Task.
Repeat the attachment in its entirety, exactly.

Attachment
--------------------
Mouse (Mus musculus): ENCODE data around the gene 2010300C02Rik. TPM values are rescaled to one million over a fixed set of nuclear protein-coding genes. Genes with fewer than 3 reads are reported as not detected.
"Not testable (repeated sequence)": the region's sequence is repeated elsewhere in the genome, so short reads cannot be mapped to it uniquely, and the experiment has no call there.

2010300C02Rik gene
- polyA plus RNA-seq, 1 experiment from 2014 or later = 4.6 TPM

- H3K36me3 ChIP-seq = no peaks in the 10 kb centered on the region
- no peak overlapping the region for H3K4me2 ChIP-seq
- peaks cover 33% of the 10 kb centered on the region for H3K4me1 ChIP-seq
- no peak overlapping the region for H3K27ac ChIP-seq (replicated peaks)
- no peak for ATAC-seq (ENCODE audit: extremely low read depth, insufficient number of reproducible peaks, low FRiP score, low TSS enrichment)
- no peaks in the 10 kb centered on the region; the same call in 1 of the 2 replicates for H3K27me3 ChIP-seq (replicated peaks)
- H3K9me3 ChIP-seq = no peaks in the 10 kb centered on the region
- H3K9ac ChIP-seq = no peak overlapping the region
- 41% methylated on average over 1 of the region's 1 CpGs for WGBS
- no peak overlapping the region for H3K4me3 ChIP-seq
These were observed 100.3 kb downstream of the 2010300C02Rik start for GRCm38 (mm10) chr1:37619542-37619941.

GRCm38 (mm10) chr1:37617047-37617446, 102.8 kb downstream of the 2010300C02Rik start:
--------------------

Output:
Mouse (Mus musculus): ENCODE data around the gene 2010300C02Rik. TPM values are rescaled to one million over a fixed set of nuclear protein-coding genes. Genes with fewer than 3 reads are reported as not detected.
"Not testable (repeated sequence)": the region's sequence is repeated elsewhere in the genome, so short reads cannot be mapped to it uniquely, and the experiment has no call there.

2010300C02Rik gene
- polyA plus RNA-seq, 1 experiment from 2014 or later = 4.6 TPM

- H3K36me3 ChIP-seq = no peaks in the 10 kb centered on the region
- no peak overlapping the region for H3K4me2 ChIP-seq
- peaks cover 33% of the 10 kb centered on the region for H3K4me1 ChIP-seq
- no peak overlapping the region for H3K27ac ChIP-seq (replicated peaks)
- no peak for ATAC-seq (ENCODE audit: extremely low read depth, insufficient number of reproducible peaks, low FRiP score, low TSS enrichment)
- no peaks in the 10 kb centered on the region; the same call in 1 of the 2 replicates for H3K27me3 ChIP-seq (replicated peaks)
- H3K9me3 ChIP-seq = no peaks in the 10 kb centered on the region
- H3K9ac ChIP-seq = no peak overlapping the region
- 41% methylated on average over 1 of the region's 1 CpGs for WGBS
- no peak overlapping the region for H3K4me3 ChIP-seq
These were observed 100.3 kb downstream of the 2010300C02Rik start for GRCm38 (mm10) chr1:37619542-37619941.

GRCm38 (mm10) chr1:37617047-37617446, 102.8 kb downstream of the 2010300C02Rik start: